In September 2016, 180 recruiting + consulting conducted a four-question poll among engineering professionals to better understand perspectives relating to contract engineering positions. The poll included three questions with fixed answers from which to select, as well as a fourth optional open field question where many respondents shared specific observations and experiences.
Likely of little surprise to anyone in the industry, 63% of respondents indicated that they are seeing a shift toward more contract engineering positions. When asked if respondents view this shift as a good or a bad thing for both hiring organizations and engineering professionals, the results were mixed.
Respondents were pretty evenly split in the above graph, when asked to complete the sentence — “Do you feel that an increase in contract engineering positions is…” with one of four phrases. “Good for companies needing engineers,” was the slightly-favored answer.
A few respondents reflected within their comments that companies tend to shift to hiring more contract engineers when the economy is weak, or is uncertain. However, several respondents shared comments reflecting a growing affinity for holding contract positions either on a long-term basis or as a means to “test drive” an organization before committing to a full-time position.
“After a career of ‘permanent’ positions, I chose to leave one of these positions for a contract position. I’m rather doubtful that I will accept a future ‘perm’ position unless I’m able to work at the organization as a contractor first.”
In past years, hiring managers have generally regarded “job hopping” as a negative; however, in some cases it is now regarded as a positive. Contract positions often facilitate the benefit of allowing engineers to accumulate varying experiences quickly.
“The days of being loyal to a company and a company keeping you for your entire career has been gone for a while. I remember when I started seeing resumes with candidates hopping from one to job to another every 2-3 years. I was initially negative. Now, I see it as positive because it indicates they are hungry to contribute quickly in meaningful engagements. Invariably, they get exposed to broader experience than if they stayed in one position for the same amount of time.”
On the other hand, some hiring managers see the shift toward more contact positions as being short-sighted and dangerous for the prosperity of an engineering organization.
“Contract positions end up being an overpriced short-term Band-Aid for organizations believing talented engineers are plug and play tools that yield instantaneous industry understanding and immediate results for the accounting department working to reduce payroll. As a hiring manager, I have proven this time and time again and have watched good engineering companies implode on themselves for not investing in quality full-time employees and training to maximize their efficiency and output.”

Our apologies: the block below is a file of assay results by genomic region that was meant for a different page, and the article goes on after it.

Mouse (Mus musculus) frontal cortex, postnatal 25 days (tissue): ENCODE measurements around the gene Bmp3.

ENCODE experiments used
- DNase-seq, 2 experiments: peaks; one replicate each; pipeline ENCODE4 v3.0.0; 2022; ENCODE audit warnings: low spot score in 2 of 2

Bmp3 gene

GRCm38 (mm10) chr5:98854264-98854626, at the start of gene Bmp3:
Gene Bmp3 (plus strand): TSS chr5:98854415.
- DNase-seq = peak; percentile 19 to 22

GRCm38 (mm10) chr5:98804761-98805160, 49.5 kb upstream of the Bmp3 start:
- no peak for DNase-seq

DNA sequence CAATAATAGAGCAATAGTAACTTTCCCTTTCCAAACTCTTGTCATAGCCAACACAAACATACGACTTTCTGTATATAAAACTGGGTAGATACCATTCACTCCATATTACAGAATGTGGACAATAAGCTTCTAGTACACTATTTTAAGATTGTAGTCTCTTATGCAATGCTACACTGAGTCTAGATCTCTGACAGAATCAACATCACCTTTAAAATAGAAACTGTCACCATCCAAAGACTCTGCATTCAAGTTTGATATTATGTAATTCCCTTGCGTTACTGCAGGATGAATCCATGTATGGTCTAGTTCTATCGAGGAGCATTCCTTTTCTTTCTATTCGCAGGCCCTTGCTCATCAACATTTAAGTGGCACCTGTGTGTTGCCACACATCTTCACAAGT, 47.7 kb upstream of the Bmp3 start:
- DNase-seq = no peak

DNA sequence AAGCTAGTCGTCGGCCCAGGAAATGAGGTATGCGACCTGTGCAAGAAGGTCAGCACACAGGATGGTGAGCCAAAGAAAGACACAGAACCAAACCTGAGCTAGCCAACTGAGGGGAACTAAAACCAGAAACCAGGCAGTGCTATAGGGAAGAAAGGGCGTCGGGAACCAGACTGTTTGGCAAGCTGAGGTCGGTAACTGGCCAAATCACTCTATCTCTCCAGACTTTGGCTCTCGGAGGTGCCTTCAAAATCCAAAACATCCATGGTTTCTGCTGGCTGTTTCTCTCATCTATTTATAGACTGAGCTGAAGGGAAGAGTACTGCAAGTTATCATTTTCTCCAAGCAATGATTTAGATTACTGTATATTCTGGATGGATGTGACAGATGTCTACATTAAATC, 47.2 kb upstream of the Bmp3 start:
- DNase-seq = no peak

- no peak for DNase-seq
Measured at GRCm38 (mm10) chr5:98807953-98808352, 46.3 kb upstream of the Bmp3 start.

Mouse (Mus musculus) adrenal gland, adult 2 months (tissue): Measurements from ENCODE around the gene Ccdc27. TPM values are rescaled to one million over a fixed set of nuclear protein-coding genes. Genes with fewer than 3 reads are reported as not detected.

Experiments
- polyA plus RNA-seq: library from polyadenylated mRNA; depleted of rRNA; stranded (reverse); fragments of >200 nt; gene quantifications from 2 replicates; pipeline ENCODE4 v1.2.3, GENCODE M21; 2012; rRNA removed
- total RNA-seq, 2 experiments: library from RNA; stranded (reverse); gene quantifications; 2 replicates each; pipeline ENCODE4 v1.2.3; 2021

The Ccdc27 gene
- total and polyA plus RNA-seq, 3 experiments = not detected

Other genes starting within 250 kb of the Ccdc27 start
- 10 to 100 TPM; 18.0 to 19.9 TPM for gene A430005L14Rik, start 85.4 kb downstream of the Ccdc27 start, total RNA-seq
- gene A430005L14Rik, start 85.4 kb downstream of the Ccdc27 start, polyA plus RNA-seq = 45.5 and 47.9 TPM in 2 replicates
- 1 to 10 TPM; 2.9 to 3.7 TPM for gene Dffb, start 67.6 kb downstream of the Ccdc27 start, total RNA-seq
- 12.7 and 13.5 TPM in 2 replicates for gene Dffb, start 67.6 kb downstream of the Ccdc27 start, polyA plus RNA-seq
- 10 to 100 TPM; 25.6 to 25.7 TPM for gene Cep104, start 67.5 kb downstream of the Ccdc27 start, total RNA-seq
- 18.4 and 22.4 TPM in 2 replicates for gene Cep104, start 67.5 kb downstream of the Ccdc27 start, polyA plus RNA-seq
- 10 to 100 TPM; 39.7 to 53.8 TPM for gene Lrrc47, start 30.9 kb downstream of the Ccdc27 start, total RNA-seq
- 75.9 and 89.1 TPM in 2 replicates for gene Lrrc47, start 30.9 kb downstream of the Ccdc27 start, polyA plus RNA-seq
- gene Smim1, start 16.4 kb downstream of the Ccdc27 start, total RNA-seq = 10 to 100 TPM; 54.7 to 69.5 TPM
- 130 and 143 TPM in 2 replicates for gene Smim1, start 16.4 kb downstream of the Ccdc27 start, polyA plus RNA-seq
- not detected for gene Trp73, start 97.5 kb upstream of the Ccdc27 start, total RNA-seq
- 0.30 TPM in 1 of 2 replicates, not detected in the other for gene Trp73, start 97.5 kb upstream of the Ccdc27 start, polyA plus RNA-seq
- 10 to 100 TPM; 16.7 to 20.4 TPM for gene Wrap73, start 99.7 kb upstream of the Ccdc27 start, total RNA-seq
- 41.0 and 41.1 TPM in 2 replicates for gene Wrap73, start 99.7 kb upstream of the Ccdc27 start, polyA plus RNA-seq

These insights point heavily to the fact that the success of contract positions within a company’s talent management strategy is highly dependent on the culture and needs of the organization. In the long term, contract positions as solely a cost reduction strategy, may not be a successful strategy. However, organizations that benefit from a constant influx of new ideas, talent and skills could greatly benefit from a well-managed contract position strategy. In addition, contract positions can contribute very successfully to shorter term needs in times of economic uncertainty, skill gaps and other temporary situations.
The final interesting insight from the survey was a bit of generational intelligence. Millennial workers have been reported to be more comfortable with contract work and the “gig” economy than other generations. However, several hiring managers and engineering professionals shared that hiring lesser experienced contract workers is generally not an attractive option as both individuals and hiring organizations likely achieve greater success if less experienced professionals are more formally trained and mentored.
“My observation is that people with over 10 years of experience are more comfortable with contract positions while the newer generation is more hesitant. This is what I have observed in the aerospace industry.”
“Contract work is mostly made for experienced engineers. Nobody wants to hire someone without experience to be a manufacturing engineer.”
There is little doubt that contract engineering positions will continue to be a meaningful part of the industry’s talent acquisition and talent management strategy. The story of how the contract engineering workforce evolves over the upcoming years will be interesting.
For 180’s next poll, we are interested in learning more about sexual discrimination within the engineering profession. Click here to participate in our new four-question poll, “Sexism In Engineering – What Are Your Insights?”